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Swann's Way Installment 142 of 170 Previous Next
Swann's Way, by Marcel Proust

When he had realised this, his pity ceased; he was jealous, now, of that other self whom she had loved, he was jealous of those men of whom he had so often said, without much suffering: "Perhaps she's in love with them," now that he had exchanged the vague idea of loving, in which there is no love, for the petals of the chrysanthemum and the 'letter-heading' of the Maison d'Or; for they were full of love. And then, his anguish becoming too keen, he passed his hand over his forehead, let the monocle drop from his eye, and wiped its glass. And doubtless, if he had caught sight of himself at that moment, he would have added to the collection of the monocles which he had already identified, this one which he removed, like an importunate, worrying thought, from his head, while from its misty surface, with his handkerchief, he sought to obliterate his cares.

There are in the music of the violin—if one does not see the instrument itself, and so cannot relate what one hears to its form, which modifies the fullness of the sound—accents which are so closely akin to those of certain contralto voices, that one has the illusion that a singer has taken her place amid the orchestra. One raises one's eyes; one sees only the wooden case, magical as a Chinese box; but, at moments, one is still tricked by the deceiving appeal of the Siren; at times, too, one believes that one is listening to a captive spirit, struggling in the darkness of its masterful box, a box quivering with enchantment, like a devil immersed in a stoup of holy water; sometimes, again, it is in the air, at large, like a pure and supernatural creature that reveals to the ear, as it passes, its invisible message.

As though the musicians were not nearly so much playing the little phrase as performing the rites on which it insisted before it would consent to appear, as proceeding to utter the incantations necessary to procure, and to prolong for a few moments, the miracle of its apparition, Swann, who was no more able now to see it than if it had belonged to a world of ultra-violet light, who experienced something like the refreshing sense of a metamorphosis in the momentary blindness with which he had been struck as he approached it, Swann felt that it was present, like a protective goddess, a confidant of his love, who, so as to be able to come to him through the crowd, and to draw him aside to speak to him, had disguised herself in this sweeping cloak of sound. And as she passed him, light, soothing, as softly murmured as the perfume of a flower, telling him what she had to say, every word of which he closely scanned, sorry to see them fly away so fast, he made involuntarily with his lips the motion of kissing, as it went by him, the harmonious, fleeting form.

He felt that he was no longer in exile and alone since she, who addressed herself to him, spoke to him in a whisper of Odette. For he had no longer, as of old, the impression that Odette and he were not known to the little phrase. Had it not often been the witness of their joys? True that, as often, it had warned him of their frailty. And indeed, whereas, in that distant time, he had divined an element of suffering in its smile, in its limpid and disillusioned intonation, to-night he found there rather the charm of a resignation that was almost gay. Of those sorrows, of which the little phrase had spoken to him then, which he had seen it—without his being touched by them himself—carry past him, smiling, on its sinuous and rapid course, of those sorrows which were now become his own, without his having any hope of being, ever, delivered from them, it seemed to say to him, as once it had said of his happiness: "What does all that matter; it is all nothing." And Swann's thoughts were borne for the first time on a wave of pity and tenderness towards that Vinteuil, towards that unknown, exalted brother who also must have suffered so greatly; what could his life have been? From the depths of what well of sorrow could he have drawn that god-like strength, that unlimited power of creation?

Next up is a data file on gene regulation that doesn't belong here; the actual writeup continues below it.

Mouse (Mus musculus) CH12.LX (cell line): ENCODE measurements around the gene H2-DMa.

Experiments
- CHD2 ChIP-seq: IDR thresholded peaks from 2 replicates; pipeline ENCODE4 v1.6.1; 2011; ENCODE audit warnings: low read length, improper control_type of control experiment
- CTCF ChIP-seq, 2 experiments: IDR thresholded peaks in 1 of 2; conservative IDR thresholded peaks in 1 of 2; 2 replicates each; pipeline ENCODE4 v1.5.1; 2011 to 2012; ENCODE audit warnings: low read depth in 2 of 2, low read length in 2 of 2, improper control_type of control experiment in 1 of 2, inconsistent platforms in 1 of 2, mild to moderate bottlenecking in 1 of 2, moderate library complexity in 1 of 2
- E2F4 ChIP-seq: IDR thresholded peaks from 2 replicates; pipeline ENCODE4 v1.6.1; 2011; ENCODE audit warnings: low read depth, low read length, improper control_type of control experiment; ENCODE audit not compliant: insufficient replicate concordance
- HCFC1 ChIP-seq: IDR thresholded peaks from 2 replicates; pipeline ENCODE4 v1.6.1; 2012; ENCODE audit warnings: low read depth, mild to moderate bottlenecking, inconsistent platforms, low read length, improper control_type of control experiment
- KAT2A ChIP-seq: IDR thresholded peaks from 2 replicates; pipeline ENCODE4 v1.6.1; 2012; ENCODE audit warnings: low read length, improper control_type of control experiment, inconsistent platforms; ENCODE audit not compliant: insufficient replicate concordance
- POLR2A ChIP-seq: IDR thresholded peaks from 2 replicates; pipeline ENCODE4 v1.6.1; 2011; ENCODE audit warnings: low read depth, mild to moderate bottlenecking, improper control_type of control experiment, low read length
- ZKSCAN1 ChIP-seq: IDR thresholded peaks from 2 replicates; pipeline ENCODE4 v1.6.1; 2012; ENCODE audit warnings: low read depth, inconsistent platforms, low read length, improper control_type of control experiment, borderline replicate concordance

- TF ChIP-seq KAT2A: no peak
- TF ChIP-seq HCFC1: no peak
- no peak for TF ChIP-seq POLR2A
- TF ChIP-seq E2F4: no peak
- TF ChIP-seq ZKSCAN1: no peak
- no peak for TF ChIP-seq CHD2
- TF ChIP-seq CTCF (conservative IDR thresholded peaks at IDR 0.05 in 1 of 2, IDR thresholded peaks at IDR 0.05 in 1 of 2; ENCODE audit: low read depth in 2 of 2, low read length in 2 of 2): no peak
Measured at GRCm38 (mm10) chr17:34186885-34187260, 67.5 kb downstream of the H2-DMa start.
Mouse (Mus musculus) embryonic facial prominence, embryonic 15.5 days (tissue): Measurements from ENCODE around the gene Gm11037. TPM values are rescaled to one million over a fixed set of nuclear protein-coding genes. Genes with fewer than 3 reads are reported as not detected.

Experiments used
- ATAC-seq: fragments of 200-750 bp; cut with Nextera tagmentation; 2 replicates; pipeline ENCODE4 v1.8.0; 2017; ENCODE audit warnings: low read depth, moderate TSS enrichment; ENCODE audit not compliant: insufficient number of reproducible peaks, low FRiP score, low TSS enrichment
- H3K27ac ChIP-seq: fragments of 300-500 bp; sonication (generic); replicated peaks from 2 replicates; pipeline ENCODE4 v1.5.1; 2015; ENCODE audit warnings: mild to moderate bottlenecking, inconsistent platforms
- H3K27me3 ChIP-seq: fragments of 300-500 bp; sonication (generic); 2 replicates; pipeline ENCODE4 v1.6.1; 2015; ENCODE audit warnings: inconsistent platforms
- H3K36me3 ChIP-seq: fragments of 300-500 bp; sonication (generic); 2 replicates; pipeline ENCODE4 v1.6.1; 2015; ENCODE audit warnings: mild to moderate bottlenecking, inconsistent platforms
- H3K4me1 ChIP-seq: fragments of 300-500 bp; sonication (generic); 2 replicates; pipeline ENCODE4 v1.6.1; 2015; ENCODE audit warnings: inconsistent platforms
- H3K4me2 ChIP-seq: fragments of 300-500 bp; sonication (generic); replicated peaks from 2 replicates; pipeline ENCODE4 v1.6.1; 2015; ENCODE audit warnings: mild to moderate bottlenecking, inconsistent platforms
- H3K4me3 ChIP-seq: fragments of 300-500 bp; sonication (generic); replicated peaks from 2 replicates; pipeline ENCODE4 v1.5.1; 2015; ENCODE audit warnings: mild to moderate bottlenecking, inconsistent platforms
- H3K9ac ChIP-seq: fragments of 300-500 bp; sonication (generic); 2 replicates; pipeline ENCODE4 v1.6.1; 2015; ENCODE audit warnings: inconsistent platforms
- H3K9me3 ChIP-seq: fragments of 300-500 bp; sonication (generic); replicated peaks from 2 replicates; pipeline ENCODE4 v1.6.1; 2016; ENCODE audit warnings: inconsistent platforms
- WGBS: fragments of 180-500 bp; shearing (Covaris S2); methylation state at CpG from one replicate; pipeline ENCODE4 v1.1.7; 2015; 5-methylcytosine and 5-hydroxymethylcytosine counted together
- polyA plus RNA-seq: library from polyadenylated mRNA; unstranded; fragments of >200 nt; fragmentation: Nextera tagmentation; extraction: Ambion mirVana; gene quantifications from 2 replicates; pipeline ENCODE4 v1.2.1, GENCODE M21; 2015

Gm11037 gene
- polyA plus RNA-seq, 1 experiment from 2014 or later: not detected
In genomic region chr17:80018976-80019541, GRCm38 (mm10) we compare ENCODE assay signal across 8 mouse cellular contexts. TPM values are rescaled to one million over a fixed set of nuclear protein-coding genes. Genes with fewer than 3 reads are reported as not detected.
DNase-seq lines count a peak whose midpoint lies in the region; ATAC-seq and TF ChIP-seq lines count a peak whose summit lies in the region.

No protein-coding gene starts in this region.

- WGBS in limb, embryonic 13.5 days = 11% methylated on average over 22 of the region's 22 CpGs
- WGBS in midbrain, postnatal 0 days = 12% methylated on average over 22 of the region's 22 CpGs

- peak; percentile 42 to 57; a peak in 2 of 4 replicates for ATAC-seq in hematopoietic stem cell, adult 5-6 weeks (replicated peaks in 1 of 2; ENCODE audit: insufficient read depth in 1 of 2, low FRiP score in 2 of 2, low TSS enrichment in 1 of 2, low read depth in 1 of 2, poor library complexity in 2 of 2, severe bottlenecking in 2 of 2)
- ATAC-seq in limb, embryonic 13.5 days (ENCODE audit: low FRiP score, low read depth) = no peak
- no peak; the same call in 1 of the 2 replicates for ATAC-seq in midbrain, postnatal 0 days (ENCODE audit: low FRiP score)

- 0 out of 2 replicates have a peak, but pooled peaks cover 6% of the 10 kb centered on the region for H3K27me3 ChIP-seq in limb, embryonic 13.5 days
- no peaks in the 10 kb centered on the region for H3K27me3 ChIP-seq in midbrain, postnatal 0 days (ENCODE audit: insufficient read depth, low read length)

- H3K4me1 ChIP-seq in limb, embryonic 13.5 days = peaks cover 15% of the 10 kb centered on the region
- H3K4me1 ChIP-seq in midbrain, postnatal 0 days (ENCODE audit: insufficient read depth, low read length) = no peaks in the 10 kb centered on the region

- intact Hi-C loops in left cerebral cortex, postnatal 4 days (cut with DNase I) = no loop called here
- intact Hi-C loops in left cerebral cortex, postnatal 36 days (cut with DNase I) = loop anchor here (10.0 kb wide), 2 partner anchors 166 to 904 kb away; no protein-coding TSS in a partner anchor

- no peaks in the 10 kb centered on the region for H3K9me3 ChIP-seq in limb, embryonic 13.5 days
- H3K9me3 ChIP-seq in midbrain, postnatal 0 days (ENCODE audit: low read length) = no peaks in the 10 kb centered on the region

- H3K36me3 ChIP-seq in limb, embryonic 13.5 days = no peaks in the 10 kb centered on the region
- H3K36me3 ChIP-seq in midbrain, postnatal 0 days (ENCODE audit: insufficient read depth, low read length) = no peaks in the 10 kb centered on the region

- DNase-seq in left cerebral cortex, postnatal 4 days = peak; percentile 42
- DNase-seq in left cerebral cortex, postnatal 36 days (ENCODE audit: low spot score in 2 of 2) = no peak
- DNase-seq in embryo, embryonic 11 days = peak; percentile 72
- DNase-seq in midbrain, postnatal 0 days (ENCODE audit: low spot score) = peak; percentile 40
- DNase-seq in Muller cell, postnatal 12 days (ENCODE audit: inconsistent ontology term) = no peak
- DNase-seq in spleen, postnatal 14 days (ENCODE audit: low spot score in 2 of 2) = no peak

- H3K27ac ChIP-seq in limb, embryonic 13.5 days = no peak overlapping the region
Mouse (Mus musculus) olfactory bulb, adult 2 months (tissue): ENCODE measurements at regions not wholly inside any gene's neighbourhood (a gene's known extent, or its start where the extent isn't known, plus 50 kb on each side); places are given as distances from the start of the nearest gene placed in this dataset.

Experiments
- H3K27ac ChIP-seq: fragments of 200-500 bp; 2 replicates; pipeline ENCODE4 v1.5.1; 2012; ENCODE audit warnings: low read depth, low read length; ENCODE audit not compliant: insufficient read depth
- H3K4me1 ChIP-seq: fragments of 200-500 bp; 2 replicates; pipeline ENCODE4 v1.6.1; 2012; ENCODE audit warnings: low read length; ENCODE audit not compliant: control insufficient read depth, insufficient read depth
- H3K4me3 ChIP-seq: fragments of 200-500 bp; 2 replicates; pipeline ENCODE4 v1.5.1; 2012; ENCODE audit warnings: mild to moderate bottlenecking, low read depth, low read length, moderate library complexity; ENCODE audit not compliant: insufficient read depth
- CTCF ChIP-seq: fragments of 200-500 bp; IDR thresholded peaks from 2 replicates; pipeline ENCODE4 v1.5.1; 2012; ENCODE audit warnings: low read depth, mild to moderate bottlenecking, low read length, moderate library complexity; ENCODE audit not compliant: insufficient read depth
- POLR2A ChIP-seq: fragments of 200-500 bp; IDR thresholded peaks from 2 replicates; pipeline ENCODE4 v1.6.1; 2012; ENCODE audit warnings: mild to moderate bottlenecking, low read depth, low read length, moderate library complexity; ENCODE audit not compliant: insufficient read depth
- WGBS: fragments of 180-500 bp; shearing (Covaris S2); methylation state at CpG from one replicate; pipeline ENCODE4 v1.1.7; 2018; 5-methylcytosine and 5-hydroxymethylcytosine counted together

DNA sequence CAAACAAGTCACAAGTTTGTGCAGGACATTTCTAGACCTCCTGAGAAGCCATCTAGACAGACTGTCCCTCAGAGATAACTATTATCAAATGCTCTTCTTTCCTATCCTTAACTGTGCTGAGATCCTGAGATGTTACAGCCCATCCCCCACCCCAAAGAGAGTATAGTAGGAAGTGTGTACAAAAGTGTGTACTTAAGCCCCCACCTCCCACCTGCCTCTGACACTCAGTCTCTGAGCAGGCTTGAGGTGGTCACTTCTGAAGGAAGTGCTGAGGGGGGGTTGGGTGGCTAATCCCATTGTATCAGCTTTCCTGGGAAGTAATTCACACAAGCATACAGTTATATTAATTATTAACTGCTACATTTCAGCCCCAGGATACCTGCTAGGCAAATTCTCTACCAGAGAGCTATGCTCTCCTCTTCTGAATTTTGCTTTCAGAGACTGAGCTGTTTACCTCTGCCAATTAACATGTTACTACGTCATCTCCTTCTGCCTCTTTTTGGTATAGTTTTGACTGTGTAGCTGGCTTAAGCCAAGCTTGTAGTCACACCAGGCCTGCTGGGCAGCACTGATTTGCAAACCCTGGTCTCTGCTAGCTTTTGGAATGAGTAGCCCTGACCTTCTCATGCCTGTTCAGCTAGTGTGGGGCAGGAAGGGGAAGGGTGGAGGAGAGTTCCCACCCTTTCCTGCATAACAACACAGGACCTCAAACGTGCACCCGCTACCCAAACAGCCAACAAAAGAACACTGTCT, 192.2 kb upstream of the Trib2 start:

When it was the little phrase that spoke to him of the vanity of his sufferings, Swann found a sweetness in that very wisdom which, but a little while back, had seemed to him intolerable when he thought that he could read it on the faces of indifferent strangers, who would regard his love as a digression that was without importance. 'Twas because the little phrase, unlike them, whatever opinion it might hold on the short duration of these states of the soul, saw in them something not, as everyone else saw, less serious than the events of everyday life, but, on the contrary, so far superior to everyday life as to be alone worthy of the trouble of expressing it. Those graces of an intimate sorrow, 'twas them that the phrase endeavoured to imitate, to create anew; and even their essence, for all that it consists in being incommunicable and in appearing trivial to everyone save him who has experience of them, the little phrase had captured, had rendered visible. So much so that it made their value be confessed, their divine sweetness be tasted by all those same onlookers—provided only that they were in any sense musical—who, the next moment, would ignore, would disown them in real life, in every individual love that came into being beneath their eyes. Doubtless the form in which it had codified those graces could not be analysed into any logical elements. But ever since, more than a year before, discovering to him many of the riches of his own soul, the love of music had been born, and for a time at least had dwelt in him, Swann had regarded musical motifs as actual ideas, of another world, of another order, ideas veiled in shadows, unknown, impenetrable by the human mind, which none the less were perfectly distinct one from another, unequal among themselves in value and in significance. When, after that first evening at the Verdurins', he had had the little phrase played over to him again, and had sought to disentangle from his confused impressions how it was that, like a perfume or a caress, it swept over and enveloped him, he had observed that it was to the closeness of the intervals between the five notes which composed it and to the constant repetition of two of them that was due that impression of a frigid, a contracted sweetness; but in reality he knew that he was basing this conclusion not upon the phrase itself, but merely upon certain equivalents, substituted (for his mind's convenience) for the mysterious entity of which he had become aware, before ever he knew the Verdurins, at that earlier party, when for the first time he had heard the sonata played. He knew that his memory of the piano falsified still further the perspective in which he saw the music, that the field open to the musician is not a miserable stave of seven notes, but an immeasurable keyboard (still, almost all of it, unknown), on which, here and there only, separated by the gross darkness of its unexplored tracts, some few among the millions of keys, keys of tenderness, of passion, of courage, of serenity, which compose it, each one differing from all the rest as one universe differs from another, have been discovered by certain great artists who do us the service, when they awaken in us the emotion corresponding to the theme which they have found, of shewing us what richness, what variety lies hidden, unknown to us, in that great black impenetrable night, discouraging exploration, of our soul, which we have been content to regard as valueless and waste and void. Vinteuil had been one of those musicians. In his little phrase, albeit it presented to the mind's eye a clouded surface, there was contained, one felt, a matter so consistent, so explicit, to which the phrase gave so new, so original a force, that those who had once heard it preserved the memory of it in the treasure-chamber of their minds. Swann would repair to it as to a conception of love and happiness, of which at once he knew as well in what respects it was peculiar as he would know of the Princesse de Clèves, or of René, should either of those titles occur to him. Even when he was not thinking of the little phrase, it existed, latent, in his mind, in the same way as certain other conceptions without material equivalent, such as our notions of light, of sound, of perspective, of bodily desire, the rich possessions wherewith our inner temple is diversified and adorned. Perhaps we shall lose them, perhaps they will be obliterated, if we return to nothing in the dust. But so long as we are alive, we can no more bring ourselves to a state in which we shall not have known them than we can with regard to any material object, than we can, for example, doubt the luminosity of a lamp that has just been lighted, in view of the changed aspect of everything in the room, from which has vanished even the memory of the darkness. In that way Vinteuil's phrase, like some theme, say, in Tristan, which represents to us also a certain acquisition of sentiment, has espoused our mortal state, had endued a vesture of humanity that was affecting enough. Its destiny was linked, for the future, with that of the human soul, of which it was one of the special, the most distinctive ornaments. Perhaps it is not-being that is the true state, and all our dream of life is without existence; but, if so, we feel that it must be that these phrases of music, these conceptions which exist in relation to our dream, are nothing either. We shall perish, but we have for our hostages these divine captives who shall follow and share our fate. And death in their company is something less bitter, less inglorious, perhaps even less certain.